Sit at the counter in front of the kitchen at Morsels, a small-plates restaurant in Mayo Street, and drama may unfold over dinner.
Sometimes, co-owners Petrina Loh and Bryan Chia, both 31, exchange curt words.
She is exacting, he is more laidback. Both say they are hot-headed.
"It's not a bed of roses working as a couple in a heated kitchen. Usually, one works in the kitchen, the other in the front of the house," says Loh, the only child of a businessman and housewife.
"Bryan is not used to having a routine, he's free-spirited; but routine is what's required in the kitchen."
Looking contemplative, Chia says: "When we first started, it was like a nightmare. But we understand each other's strengths and weaknesses now."
That two hot heads with different personalities have managed to stick it out for nine months in a competitive restaurant scene is credit to their determination.
They met in 2010 through mutual friends. Asked about marriage and kids, Chia says: "The restaurant is our baby right now."
That nine-month-old, 48-seat restaurant on the fringe of Little India has a menu that reflects their culinary training in California in the United States.
They grow some of the herbs used in their dishes, make stock and sauces from scratch and work with seasonal produce.
The food also reflects their Singapore roots, and their love of Japanese cuisine and ingredients. A squid ink risotto has poached tako or octopus and a salted egg yolk sauce. One menu item has black kampung chicken egg jelly, and the broth for their steamed clams uses the sort of dried figs found in double-boiled Chinese soups.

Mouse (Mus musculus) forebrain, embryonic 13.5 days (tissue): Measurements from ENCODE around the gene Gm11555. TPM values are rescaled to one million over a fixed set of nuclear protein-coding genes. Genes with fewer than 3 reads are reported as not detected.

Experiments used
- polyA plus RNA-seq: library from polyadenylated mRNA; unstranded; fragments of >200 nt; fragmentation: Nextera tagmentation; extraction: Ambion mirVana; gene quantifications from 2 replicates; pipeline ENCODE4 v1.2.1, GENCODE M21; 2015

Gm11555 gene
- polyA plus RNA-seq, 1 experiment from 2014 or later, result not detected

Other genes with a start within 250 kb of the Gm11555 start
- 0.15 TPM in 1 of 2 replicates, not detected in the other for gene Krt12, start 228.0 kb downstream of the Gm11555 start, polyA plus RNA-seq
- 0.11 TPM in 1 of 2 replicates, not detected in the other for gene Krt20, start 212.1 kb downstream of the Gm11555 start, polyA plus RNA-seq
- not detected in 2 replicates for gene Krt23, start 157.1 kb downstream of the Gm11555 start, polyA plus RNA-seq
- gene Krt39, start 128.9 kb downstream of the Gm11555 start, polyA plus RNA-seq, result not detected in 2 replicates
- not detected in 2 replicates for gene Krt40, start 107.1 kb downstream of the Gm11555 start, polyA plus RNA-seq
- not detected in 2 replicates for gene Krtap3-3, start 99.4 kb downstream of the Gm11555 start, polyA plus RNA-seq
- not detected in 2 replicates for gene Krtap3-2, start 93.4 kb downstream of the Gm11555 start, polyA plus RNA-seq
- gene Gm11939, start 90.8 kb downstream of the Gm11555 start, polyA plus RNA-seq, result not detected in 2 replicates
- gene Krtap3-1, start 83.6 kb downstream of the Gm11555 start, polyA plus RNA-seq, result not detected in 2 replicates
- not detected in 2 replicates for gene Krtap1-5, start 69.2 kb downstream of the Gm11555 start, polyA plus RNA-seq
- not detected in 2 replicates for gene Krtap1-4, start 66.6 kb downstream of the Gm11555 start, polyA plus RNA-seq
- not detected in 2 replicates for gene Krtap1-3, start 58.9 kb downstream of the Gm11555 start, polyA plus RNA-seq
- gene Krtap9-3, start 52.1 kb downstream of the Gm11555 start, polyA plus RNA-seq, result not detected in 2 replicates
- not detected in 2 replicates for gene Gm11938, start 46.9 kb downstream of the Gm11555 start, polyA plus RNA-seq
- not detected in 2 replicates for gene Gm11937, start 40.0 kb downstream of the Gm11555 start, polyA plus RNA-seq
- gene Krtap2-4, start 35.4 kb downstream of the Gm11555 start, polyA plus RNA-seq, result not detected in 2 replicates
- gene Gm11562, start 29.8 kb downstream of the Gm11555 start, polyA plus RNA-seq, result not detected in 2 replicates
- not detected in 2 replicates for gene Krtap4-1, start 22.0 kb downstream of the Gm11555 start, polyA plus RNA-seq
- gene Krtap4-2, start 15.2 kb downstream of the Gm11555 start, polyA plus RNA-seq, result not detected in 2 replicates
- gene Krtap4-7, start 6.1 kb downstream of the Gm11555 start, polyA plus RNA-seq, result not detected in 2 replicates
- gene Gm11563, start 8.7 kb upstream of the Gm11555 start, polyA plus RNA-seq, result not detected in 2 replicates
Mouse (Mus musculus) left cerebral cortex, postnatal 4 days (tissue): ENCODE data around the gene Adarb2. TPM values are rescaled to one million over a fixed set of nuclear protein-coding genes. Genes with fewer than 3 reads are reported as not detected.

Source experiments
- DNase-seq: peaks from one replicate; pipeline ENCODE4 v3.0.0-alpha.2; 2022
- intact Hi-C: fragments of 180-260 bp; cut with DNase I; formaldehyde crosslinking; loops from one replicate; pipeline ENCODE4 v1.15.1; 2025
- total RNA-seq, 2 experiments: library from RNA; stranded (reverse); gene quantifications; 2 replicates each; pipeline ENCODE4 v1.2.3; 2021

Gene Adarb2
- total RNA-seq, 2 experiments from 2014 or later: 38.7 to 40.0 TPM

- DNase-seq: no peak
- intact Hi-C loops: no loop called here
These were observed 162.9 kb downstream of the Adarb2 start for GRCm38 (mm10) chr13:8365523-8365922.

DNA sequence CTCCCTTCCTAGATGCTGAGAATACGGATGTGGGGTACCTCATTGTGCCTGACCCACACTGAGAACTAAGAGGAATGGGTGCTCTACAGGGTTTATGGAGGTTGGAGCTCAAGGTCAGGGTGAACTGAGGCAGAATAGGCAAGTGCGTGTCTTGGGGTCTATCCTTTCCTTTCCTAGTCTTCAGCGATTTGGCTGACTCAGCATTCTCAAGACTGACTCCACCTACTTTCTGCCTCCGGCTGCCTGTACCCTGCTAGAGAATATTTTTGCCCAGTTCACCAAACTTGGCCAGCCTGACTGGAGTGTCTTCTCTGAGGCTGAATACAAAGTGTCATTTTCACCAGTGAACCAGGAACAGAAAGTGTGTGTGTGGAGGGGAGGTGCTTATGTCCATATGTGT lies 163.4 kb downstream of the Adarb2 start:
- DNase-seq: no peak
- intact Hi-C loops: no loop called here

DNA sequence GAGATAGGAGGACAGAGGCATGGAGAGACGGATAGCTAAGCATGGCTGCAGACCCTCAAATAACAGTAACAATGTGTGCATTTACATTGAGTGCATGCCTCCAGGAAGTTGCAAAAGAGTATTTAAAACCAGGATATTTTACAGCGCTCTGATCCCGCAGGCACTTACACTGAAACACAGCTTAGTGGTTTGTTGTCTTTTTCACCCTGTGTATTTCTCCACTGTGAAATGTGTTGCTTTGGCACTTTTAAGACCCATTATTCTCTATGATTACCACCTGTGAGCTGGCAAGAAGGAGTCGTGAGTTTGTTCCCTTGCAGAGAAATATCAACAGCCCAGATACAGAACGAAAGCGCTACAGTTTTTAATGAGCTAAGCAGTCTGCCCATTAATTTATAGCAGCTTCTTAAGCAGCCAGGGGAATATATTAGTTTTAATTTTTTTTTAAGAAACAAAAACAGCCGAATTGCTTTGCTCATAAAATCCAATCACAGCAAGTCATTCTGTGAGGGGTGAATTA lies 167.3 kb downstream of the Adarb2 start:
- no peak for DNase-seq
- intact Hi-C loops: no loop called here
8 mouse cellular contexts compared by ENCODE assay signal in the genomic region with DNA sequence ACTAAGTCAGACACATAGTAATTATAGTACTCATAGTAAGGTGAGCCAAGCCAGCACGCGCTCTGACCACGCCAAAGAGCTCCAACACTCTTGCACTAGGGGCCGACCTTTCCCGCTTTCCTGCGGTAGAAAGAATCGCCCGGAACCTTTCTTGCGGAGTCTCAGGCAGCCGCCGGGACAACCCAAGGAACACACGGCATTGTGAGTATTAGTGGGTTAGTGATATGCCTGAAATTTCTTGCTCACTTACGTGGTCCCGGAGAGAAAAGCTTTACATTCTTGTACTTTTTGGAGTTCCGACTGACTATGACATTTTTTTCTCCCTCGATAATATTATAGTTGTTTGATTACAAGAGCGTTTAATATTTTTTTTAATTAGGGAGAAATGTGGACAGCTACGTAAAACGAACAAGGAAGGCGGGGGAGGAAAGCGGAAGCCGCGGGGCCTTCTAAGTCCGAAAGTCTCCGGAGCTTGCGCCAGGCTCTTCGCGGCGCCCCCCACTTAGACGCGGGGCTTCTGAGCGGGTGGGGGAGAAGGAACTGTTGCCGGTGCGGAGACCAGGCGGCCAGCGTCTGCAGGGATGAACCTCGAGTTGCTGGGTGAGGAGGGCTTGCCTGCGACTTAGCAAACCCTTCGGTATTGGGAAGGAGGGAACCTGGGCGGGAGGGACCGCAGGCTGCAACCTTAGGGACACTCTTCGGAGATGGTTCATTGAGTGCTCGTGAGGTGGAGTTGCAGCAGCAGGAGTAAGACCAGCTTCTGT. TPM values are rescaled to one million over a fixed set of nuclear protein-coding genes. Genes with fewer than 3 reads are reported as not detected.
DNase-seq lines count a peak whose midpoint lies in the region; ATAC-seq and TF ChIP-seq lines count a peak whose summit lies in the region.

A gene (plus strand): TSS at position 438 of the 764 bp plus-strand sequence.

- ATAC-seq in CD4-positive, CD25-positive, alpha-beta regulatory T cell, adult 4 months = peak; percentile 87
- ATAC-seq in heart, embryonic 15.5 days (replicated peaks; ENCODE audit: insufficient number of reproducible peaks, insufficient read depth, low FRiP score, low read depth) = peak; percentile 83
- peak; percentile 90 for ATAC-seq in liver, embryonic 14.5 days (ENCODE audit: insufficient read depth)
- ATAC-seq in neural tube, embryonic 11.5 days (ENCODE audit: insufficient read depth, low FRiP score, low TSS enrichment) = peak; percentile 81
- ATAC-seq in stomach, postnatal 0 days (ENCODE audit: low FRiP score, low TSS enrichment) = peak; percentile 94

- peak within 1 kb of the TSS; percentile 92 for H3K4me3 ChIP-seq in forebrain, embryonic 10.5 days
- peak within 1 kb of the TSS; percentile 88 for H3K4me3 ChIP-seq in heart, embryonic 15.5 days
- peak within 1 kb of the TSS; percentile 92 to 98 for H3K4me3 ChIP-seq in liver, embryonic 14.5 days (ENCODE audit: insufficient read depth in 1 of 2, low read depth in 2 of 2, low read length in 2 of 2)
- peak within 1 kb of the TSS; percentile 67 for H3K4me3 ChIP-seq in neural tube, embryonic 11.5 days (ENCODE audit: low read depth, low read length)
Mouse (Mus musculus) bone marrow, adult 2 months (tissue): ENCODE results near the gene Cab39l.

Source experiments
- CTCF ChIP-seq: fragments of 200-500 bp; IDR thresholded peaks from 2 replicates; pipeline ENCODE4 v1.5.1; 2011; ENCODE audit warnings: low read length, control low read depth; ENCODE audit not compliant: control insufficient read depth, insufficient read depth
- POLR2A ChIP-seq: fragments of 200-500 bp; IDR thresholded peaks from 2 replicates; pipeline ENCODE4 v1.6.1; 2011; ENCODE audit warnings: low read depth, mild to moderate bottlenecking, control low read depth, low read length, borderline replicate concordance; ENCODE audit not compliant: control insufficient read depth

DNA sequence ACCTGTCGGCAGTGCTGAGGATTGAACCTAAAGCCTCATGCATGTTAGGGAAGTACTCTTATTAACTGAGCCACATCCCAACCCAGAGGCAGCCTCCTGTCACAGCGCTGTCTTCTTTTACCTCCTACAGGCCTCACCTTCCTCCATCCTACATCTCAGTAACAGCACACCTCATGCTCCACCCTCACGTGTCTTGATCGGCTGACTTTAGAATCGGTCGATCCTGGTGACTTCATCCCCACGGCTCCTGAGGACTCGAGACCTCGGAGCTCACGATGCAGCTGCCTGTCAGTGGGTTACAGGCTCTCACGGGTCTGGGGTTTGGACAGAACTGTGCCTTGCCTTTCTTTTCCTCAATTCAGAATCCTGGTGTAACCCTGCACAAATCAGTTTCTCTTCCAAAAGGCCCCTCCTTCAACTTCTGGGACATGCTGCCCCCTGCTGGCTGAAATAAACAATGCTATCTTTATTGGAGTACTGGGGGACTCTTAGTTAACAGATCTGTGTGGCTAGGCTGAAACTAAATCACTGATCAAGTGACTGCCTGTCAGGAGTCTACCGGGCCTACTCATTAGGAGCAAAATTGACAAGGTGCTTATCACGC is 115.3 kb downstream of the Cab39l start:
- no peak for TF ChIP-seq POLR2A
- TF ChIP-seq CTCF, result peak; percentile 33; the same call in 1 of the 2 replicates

Both took different routes to becoming chefs.
Loh majored in finance and marketing at the University of San Francisco and has a master's degree in wealth management from the Singapore Management University. She worked in banking for eight years, spending the last four as a private banker.
She always planned to quit her job to open a restaurant and wanted culinary training so she would never be held ransom by a chef.
Armed with a degree in hospitality from the University of Hawaii, Chia worked in hotels and resorts, helped people set up restaurants and was a private chef.
He is the younger of two sons. His father runs a shipping navigation business and his mother worked for her father's rice business before becoming what Chia calls "a full-time golfer".
Chia and Loh headed to California in 2011. Loh had quit her job in March that year and left in April, with Chia following suit a couple of months later.
Loh enrolled in Le Cordon Bleu College of Culinary Arts in San Francisco, while Chia went to the Culinary Institute of America at Greystone in the Napa Valley.
They graduated last year and had worked in restaurants in the Bay Area, but could not get visas to continue doing so, and returned in July.
Loh already had a book full of plans for a restaurant.
She says: "I asked him, 'Bryan, do you want to do this?' and he said, 'Ok, you find a place first, go do the paper work'."